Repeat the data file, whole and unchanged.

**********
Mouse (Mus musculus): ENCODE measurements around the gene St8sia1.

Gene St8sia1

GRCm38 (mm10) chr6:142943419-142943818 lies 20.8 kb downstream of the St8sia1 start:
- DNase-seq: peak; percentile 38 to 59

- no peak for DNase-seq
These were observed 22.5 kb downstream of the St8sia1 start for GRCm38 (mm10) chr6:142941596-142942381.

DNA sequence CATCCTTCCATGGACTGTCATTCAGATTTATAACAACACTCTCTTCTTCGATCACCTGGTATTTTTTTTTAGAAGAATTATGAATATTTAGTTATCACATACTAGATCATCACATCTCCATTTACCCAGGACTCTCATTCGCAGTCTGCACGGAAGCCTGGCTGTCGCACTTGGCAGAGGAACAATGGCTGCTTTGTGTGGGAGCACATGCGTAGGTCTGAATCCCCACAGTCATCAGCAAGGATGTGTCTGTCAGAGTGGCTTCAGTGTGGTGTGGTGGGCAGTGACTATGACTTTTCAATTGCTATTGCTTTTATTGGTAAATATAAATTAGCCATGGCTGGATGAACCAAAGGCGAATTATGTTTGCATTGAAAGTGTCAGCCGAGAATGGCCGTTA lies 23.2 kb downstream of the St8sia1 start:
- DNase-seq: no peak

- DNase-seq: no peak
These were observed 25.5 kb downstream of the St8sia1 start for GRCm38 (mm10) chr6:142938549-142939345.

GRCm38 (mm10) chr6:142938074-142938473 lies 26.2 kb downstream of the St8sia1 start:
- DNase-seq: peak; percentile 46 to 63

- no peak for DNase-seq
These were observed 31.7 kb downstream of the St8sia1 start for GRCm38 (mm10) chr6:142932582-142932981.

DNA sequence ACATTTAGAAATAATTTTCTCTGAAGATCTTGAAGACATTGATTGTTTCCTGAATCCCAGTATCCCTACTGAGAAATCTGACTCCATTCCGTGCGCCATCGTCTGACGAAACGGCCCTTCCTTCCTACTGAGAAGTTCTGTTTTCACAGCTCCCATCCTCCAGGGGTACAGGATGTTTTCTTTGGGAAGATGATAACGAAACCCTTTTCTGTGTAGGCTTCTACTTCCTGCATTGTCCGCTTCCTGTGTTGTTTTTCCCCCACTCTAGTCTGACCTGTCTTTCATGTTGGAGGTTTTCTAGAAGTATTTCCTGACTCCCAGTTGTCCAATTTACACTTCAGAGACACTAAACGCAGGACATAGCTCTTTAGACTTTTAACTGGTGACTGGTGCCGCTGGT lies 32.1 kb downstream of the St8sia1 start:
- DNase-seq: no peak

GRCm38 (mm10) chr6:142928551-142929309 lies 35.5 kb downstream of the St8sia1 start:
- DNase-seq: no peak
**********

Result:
Mouse (Mus musculus): ENCODE measurements around the gene St8sia1.

Gene St8sia1

GRCm38 (mm10) chr6:142943419-142943818 lies 20.8 kb downstream of the St8sia1 start:
- DNase-seq: peak; percentile 38 to 59

- no peak for DNase-seq
These were observed 22.5 kb downstream of the St8sia1 start for GRCm38 (mm10) chr6:142941596-142942381.

DNA sequence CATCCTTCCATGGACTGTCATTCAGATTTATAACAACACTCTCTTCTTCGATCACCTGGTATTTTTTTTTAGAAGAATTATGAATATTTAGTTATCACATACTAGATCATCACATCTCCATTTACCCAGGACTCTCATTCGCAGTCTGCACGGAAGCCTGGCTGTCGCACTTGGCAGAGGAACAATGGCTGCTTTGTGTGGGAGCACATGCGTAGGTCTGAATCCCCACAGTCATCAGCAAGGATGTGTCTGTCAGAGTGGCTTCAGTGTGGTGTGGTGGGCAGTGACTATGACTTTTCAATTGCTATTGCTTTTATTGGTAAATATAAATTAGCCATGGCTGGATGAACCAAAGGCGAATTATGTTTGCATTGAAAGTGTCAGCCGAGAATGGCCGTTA lies 23.2 kb downstream of the St8sia1 start:
- DNase-seq: no peak

- DNase-seq: no peak
These were observed 25.5 kb downstream of the St8sia1 start for GRCm38 (mm10) chr6:142938549-142939345.

GRCm38 (mm10) chr6:142938074-142938473 lies 26.2 kb downstream of the St8sia1 start:
- DNase-seq: peak; percentile 46 to 63

- no peak for DNase-seq
These were observed 31.7 kb downstream of the St8sia1 start for GRCm38 (mm10) chr6:142932582-142932981.

DNA sequence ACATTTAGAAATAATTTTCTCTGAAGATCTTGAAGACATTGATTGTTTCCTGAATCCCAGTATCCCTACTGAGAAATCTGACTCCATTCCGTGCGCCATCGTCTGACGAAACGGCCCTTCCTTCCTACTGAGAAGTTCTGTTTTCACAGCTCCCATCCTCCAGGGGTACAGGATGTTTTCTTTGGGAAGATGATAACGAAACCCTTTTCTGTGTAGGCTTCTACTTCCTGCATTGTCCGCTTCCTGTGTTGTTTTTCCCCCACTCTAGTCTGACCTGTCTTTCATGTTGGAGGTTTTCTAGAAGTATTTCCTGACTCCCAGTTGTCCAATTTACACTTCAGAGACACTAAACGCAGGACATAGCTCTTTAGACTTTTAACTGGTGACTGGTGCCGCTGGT lies 32.1 kb downstream of the St8sia1 start:
- DNase-seq: no peak

GRCm38 (mm10) chr6:142928551-142929309 lies 35.5 kb downstream of the St8sia1 start:
- DNase-seq: no peak